Setúbal and its virtues last week from Brandon Ford, Wanda Cole-Nicholson, Nicholas Daddona and Phil Laramore. Great points made in terms of finding older wines that are still affordable as Madeira and Port prices rise. Another thing I'll add is that I discovered that I've been pronouncing Setúbal wrong for years. I would always put emphasis on the last syllable - set-too-ball, but in fact because the accent is on the u it should be pronounced set-too-bl.
This week: Gimblett Gravels
Break down the specifics of this region. Is it all deep alluvial fans? What are the other influencers?
Gimblett Gravels is located within Hawke's Bay on the east coast of New Zealand's North Island. Wine growing here is fairly recent as the first vines were planted in the early 1980s. Currently, there are about 700 ha of vines which are planted on mostly gravel soils left from the former course of the Ngaruroro River. This river flooded and changed course in 1867, creating large alluvial fans of Omahu and Greywacke gravel in the Heretaunga Plains.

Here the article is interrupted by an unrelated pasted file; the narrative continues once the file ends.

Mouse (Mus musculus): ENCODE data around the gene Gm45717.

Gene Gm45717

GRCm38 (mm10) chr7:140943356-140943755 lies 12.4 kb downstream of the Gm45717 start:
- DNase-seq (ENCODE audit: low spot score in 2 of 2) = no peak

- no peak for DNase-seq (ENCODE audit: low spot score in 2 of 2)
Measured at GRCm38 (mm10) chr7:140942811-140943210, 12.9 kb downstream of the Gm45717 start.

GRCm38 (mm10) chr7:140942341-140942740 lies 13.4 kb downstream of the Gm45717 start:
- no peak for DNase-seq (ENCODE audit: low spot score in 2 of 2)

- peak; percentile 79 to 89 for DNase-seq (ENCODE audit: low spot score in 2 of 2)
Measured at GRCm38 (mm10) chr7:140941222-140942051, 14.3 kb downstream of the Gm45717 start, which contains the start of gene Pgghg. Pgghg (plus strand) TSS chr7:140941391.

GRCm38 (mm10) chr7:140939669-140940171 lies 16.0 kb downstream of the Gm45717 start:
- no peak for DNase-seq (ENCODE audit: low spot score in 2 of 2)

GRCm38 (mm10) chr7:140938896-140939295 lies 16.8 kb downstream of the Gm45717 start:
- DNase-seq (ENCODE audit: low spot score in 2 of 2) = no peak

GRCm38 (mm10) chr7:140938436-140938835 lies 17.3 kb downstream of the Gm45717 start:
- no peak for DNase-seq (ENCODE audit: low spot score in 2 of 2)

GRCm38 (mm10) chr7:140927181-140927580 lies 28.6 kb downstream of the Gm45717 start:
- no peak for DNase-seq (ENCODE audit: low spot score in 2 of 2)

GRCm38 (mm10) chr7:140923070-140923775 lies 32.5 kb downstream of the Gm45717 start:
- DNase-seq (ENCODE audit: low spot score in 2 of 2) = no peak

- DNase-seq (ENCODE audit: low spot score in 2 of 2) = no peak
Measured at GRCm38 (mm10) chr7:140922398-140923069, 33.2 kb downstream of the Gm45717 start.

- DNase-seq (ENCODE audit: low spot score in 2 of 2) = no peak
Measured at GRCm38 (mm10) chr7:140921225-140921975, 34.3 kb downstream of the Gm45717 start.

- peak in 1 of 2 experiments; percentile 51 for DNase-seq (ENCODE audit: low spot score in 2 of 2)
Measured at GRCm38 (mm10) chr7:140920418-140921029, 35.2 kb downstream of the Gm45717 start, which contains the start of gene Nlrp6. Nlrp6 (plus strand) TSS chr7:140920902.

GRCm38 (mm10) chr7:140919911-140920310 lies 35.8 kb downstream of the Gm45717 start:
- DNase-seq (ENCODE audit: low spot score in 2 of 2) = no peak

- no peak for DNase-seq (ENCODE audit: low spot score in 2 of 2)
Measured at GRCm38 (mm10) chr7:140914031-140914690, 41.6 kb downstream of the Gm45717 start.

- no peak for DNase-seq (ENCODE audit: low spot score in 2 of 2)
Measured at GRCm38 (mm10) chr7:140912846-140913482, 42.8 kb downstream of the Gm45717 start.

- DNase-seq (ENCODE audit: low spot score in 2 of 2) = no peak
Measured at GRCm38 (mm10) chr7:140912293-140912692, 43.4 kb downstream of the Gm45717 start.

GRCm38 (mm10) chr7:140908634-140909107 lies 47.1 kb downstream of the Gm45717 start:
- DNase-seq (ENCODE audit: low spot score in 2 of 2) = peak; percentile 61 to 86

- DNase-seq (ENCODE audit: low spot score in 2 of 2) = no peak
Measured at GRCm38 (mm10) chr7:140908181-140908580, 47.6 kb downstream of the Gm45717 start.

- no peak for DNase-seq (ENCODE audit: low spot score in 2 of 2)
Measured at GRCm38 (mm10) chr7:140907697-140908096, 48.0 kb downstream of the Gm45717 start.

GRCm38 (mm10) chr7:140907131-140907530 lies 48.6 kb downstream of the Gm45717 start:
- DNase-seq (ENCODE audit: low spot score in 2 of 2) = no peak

Interestingly, Gimblett Gravels is not technically a geographic region, but a trademarked private organization of producers with a heavy focus on terroir. To my knowledge, it is the only area in the new world that sets it's boundaries based on soil type.
Climate is also a defining influence as this area is warmer and drier than the surrounding Hawke's Bay. Known for red wine production, Bordeaux varieties and Syrah ripen well in this marginal maritime climate. Daytime temps are typically a few degrees higher thanks to heat retention of gravel soils and its location further inland (about 12 miles) from the Pacific Ocean.